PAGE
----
Is there a way out? I believe there is. Let’s examine the conditions on the ground. An increasing percentage of the people living in the Arab communities in Judea and Samaria are dissatisfied with the old guard PLO/Fatah leadership. Promises have been made for decades, which have not been delivered. They look across the current boundary based on the 1967 war and see a prosperous country where Israeli Arabs are living good lives. In Israel nearly 2 million Arabs––both Christian and Muslim––have full citizenship rights, which means they get health care, education and other benefits while enjoying job opportunities that afford them much better living conditions than their relatives enjoy on the West Bank. Are things perfect? Of course not, but if Israel offered to pay five or even ten thousand shekels to Arab Israelis to move to the West Bank, very few if any would sign up.

Some young West Bank Palestinians have turned to violence to show their frustration with current conditions. That is evidence they don’t believe things are going to change without drastic measures such as giving up their own lives. They need an alternative they can believe in that offers them something their leaders cannot––namely, a future.

Israel can best combat terrorism on two levels––the current military and police presence and the way––a quiet propaganda campaign focusing their messages to young Arabs who live in the territories. If they don’t already do so, they need to tell the story of Israeli Arabs living a decent life in Israel who prefer living in Israel than any other place in the Arab world.

In addition, Israel needs to offer a free university education annually to 500 or 1,000 territory residents who qualify, and Israel needs to offer advanced health care for anyone living in the territories who needs special or emergency care.

Of course, the PA will threaten the families of anyone who takes up these offers, but it’s the offer that counts. It’s showing young Palestinian Arabs a way out of their currently hopeless environment.

Israel also needs to offer programs for businesses in the territories to gain assistance, including loans, to grow their businesses and to put more people to work. Again the PA will threaten any business that participates, but this is a propaganda war.

Today, the PA wants to control the entire economy in their territory. They want to control every university acceptance, every business license, everything that can be controlled. People must see these restrictions run counter to their well-being. Israel can show business owners and their families a way to a better life.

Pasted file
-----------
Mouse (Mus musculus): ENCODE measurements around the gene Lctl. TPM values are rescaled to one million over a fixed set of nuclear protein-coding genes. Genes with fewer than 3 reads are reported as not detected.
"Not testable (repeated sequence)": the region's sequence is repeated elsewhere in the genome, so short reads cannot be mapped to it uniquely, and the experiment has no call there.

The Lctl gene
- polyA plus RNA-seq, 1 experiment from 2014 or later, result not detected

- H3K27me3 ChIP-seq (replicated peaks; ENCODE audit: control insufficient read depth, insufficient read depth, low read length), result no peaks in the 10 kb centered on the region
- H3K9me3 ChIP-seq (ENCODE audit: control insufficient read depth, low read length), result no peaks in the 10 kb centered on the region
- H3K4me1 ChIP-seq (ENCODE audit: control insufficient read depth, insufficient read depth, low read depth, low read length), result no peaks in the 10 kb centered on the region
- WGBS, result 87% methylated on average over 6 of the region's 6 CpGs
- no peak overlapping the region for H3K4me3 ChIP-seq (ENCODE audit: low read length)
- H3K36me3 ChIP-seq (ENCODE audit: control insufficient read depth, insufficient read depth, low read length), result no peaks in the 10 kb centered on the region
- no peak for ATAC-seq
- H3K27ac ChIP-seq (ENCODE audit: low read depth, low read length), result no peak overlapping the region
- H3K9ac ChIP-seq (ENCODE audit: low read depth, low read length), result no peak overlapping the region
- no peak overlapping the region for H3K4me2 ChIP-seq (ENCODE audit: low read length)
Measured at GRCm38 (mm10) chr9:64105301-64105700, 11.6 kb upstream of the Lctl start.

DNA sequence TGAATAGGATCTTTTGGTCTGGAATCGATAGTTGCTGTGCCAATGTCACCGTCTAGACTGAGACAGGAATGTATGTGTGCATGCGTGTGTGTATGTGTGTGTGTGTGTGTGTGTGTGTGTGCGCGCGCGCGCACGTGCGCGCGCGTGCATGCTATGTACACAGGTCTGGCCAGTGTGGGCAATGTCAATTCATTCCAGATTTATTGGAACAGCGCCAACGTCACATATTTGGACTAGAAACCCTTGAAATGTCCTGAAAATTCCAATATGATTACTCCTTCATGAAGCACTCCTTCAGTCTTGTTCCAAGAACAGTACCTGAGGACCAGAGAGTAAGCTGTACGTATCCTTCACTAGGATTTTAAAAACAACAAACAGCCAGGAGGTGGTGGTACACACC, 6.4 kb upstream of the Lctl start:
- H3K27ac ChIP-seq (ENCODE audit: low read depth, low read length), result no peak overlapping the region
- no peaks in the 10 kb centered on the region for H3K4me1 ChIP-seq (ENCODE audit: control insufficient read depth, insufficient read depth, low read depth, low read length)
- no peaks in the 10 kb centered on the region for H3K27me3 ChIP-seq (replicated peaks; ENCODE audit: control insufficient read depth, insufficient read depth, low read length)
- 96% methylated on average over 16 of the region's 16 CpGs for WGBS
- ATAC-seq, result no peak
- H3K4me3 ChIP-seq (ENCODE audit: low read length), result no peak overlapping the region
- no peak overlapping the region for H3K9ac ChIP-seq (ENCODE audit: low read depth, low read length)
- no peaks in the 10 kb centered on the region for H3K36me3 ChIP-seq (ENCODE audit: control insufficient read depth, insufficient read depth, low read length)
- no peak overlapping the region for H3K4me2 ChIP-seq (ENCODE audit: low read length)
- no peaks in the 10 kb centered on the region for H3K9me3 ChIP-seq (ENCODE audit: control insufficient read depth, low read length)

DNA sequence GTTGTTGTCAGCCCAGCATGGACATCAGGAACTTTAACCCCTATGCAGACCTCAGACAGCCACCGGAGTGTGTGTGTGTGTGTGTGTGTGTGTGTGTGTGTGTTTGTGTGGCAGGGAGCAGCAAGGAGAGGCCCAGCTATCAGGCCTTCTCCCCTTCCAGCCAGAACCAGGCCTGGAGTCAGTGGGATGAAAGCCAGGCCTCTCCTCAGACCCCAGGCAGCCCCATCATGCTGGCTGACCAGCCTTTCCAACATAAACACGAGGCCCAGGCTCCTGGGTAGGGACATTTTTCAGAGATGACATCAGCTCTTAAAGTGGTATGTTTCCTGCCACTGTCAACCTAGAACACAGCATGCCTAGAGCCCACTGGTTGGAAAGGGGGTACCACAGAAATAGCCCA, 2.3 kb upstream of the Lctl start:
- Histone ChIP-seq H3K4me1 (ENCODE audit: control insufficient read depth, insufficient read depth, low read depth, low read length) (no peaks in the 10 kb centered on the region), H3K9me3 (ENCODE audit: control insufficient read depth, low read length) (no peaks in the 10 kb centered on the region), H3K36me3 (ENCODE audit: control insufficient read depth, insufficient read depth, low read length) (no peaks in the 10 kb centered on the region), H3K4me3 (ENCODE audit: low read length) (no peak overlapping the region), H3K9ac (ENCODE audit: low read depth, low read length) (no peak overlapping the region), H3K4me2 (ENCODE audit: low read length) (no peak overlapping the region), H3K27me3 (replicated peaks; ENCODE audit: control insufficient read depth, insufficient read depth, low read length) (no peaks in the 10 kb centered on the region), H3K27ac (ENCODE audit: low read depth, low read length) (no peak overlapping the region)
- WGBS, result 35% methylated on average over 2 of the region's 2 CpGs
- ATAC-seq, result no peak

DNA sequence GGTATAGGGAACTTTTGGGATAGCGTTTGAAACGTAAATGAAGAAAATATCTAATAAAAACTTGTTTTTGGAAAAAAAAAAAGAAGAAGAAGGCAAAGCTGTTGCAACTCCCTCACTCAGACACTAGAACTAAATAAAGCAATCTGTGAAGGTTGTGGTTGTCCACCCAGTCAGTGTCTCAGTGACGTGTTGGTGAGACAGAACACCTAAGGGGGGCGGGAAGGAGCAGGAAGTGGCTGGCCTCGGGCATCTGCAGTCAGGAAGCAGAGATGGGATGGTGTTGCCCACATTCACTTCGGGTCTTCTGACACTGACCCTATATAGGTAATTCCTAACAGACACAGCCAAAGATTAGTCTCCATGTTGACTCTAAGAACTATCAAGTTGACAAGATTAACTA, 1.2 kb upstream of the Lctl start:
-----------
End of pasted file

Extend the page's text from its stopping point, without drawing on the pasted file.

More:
And, Israel needs to react stronger when falsely accused. For example, when Mahmoud Abbas said a (non-existent) rabbi’s council wants to poison their water, Israel must show it is already providing more clean water than is required. It needs to publicize that fact in the territories and the West so everyone sees each lie.

Israel must fight a propaganda war offering young Arabs a better way of life with real opportunities––education, health care, business assistance, housing and even jobs. At the same time it must fight a propaganda war in the west to explain why negotiated solutions will inevitably fail raising even higher the level of violence.

The only time an Israel government should ever sit down with Palestinian Arab leaders is after they say upfront they are dropping their demand that Israel leaves its 4,000-year-old homeland, dropping their “right of return” demand, and dropping territorial demands that include removal of Jews from the territories. That won’t happen with the current leadership, but perhaps an extensive propaganda campaign offering real benefits will do that job.

The day that happens will be proof a way has been found where solutions have failed.

An Open Letter to Ayelet Waldman, Dave Eggers, Michael Chabon & Geraldine Brooks

Your participation in Breaking the Silence’s tour of the Palestinian West Bank reminds me of the prison visitors movement in the U.S. People who worried that prison inmates were being mistreated visited individual prisoners in an effort to curb excessive and illegal treatment by prison authorities. That movement also advocated sentencing reform to reduce sentences and provide alternative sentencing options. Their rationale was both religious based, but they also believed racial prejudice and poverty were contributing causes of criminal behavior. Some went so far as to excuse law breaking.

Your involvement in a project to publish essays about what you found in the West Bank parallels the activities of prison visitors. In this case the prison you visited is called the West Bank. You see how bad it is for some people and you want to tell the world. There’s no doubt the people living in the West Bank are victims, but they are not victims of Israel’s occupation of Palestinian territory––since there never was a country called Palestinian or any other Arab nation in that region. They are victims of decisions made by their leaders and in many cases by their own choices.